(Greek star formation: the Pleiades, above the horns of Taurus the bull)

Many nations of the Haudenosaunee (Iroquois) Confederacy – of what is now Upstate New York – see this closely-packed clump of stars above Nanabush/Orion as a group of young braves dancing around a sacred fire. Others see the stars as a group of boys or girls who got lost forever in the wilderness of the heavens.

One day, the boys were so excited to go dancing, they didn’t eat anything before. For hours, the seven young braves danced the day away, their heads light from lack of food.

Suddenly, the boys started to rise off the ground, towards the sky. They called back to their parents, who chased after them, but it was too late. As they continued to ride into the heavens, one of the boys looked back and fell from the sky (an ancient explanation for meteors, or ‘shooting stars’.)


from the Lakota of the U.S. Great Plains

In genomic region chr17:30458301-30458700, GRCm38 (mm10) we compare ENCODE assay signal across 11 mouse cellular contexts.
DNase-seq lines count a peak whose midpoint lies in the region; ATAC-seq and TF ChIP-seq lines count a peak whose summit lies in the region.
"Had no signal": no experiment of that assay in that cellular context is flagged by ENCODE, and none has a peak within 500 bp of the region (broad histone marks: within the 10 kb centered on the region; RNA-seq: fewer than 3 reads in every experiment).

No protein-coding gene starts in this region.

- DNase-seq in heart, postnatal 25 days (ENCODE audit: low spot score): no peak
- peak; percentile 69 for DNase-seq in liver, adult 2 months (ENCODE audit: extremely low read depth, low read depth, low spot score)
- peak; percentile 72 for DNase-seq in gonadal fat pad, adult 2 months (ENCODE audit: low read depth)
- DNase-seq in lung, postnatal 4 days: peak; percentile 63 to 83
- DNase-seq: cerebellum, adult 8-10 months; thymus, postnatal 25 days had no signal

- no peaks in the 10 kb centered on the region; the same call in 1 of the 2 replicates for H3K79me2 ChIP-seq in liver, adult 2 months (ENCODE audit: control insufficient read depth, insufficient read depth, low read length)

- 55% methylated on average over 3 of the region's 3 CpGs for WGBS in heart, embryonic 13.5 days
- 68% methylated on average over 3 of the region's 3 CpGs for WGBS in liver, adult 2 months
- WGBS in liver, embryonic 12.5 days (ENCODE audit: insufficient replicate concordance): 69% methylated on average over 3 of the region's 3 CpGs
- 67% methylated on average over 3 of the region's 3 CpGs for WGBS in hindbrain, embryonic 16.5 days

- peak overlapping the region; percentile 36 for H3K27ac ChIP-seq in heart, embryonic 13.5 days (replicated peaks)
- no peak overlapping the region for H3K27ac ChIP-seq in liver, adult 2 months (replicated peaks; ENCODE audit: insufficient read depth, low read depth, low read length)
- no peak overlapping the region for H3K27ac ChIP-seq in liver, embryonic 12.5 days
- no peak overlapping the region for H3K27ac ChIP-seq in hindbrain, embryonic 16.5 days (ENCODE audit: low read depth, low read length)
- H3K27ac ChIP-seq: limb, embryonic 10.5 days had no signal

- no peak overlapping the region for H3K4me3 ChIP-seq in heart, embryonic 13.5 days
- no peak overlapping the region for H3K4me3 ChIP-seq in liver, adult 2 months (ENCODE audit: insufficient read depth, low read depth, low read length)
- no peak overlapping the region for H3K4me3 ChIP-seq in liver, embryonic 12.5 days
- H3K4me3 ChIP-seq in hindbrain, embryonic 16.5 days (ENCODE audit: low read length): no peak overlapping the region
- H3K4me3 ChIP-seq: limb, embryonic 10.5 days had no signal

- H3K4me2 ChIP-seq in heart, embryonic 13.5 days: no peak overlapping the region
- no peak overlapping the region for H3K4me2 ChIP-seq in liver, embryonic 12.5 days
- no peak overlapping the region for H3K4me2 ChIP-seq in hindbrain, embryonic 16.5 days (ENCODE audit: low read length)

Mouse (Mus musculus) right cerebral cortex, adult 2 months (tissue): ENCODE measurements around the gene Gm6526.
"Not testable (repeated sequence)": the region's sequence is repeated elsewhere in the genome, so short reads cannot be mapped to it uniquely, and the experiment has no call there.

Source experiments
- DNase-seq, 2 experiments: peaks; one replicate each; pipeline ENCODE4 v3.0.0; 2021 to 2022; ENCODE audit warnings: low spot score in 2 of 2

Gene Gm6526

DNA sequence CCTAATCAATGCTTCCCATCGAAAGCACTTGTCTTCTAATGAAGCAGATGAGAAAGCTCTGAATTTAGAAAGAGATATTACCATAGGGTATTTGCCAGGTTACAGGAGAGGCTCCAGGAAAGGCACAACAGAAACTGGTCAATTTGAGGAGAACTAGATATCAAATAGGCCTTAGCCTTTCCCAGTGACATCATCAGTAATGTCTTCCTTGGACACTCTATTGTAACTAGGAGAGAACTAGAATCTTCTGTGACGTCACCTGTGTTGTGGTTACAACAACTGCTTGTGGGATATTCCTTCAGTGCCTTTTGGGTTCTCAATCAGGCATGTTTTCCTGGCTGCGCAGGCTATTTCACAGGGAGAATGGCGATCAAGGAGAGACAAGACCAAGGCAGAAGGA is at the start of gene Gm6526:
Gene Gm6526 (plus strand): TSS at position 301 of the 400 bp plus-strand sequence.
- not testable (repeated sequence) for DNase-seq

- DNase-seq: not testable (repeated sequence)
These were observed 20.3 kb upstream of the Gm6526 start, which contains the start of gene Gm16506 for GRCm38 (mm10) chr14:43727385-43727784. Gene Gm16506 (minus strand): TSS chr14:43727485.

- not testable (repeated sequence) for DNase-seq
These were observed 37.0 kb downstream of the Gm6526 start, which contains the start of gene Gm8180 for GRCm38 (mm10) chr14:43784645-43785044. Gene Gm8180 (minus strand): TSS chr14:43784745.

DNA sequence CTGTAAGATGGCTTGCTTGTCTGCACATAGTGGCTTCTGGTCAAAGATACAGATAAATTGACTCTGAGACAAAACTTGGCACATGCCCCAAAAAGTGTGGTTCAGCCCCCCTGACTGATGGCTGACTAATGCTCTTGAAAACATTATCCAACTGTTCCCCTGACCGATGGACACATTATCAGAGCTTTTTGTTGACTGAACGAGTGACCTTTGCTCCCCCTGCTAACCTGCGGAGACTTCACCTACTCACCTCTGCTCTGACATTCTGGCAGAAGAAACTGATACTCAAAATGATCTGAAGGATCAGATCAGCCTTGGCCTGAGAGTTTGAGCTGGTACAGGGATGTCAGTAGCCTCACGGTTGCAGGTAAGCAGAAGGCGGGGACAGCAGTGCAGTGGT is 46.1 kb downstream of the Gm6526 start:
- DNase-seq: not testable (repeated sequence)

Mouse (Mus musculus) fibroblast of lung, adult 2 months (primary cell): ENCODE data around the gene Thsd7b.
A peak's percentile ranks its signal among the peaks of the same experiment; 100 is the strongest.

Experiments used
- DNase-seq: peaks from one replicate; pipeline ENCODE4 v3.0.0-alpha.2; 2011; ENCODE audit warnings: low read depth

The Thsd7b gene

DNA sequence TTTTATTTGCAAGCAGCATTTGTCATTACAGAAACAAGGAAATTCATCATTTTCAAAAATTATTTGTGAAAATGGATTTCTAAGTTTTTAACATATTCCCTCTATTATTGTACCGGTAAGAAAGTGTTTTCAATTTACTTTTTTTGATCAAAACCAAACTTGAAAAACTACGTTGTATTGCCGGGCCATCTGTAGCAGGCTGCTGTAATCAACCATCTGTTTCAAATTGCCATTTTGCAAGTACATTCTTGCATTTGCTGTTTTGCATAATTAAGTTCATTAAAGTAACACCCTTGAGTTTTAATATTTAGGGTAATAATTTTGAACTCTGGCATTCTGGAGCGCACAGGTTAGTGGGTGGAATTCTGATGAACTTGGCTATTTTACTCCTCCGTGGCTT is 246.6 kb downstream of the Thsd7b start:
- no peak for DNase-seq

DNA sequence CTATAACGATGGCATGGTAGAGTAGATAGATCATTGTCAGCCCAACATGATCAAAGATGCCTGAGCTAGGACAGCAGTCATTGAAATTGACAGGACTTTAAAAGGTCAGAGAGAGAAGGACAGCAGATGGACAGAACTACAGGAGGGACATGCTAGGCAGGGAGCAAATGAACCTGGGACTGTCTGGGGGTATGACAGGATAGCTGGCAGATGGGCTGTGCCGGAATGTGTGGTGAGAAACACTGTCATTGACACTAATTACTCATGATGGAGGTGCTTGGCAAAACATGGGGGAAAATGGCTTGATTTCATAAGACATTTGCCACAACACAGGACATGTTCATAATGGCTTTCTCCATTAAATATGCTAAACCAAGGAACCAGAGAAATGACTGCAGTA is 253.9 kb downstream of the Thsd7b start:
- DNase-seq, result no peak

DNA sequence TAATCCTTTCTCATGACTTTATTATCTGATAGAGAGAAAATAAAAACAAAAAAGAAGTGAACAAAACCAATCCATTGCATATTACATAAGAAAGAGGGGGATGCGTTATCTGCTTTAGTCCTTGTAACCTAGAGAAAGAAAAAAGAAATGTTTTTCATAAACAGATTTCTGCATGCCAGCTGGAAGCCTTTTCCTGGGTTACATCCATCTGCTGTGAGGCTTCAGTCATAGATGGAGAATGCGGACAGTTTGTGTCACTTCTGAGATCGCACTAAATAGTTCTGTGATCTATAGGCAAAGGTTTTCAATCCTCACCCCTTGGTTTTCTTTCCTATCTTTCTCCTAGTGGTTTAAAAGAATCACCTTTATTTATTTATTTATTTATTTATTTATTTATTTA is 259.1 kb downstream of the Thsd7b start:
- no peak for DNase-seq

(Greek constellation: Cygnus the swan)

The Lakota of the American Great Plains say the stars of Northern Cross make a salamander. To them, the short part of the cross makes the front legs of the salamander, while the shortest part of the long part of the cross makes its head, while the longer part of the long part of the cross makes the salamander’s body and tail. (Sometimes, these stars also make a swan, or – for some First Nations – a goose.)

For the Lakota, the salamander is linked to speed, agility, healing, and new life. To traditional Lakota midwives, the salamander represents the powers of a baby boy preserved at birth.


from the Sioux of the U.S. Great Plains

(Greek constellation: the star Rigel in Orion, and part of Eridanus the river)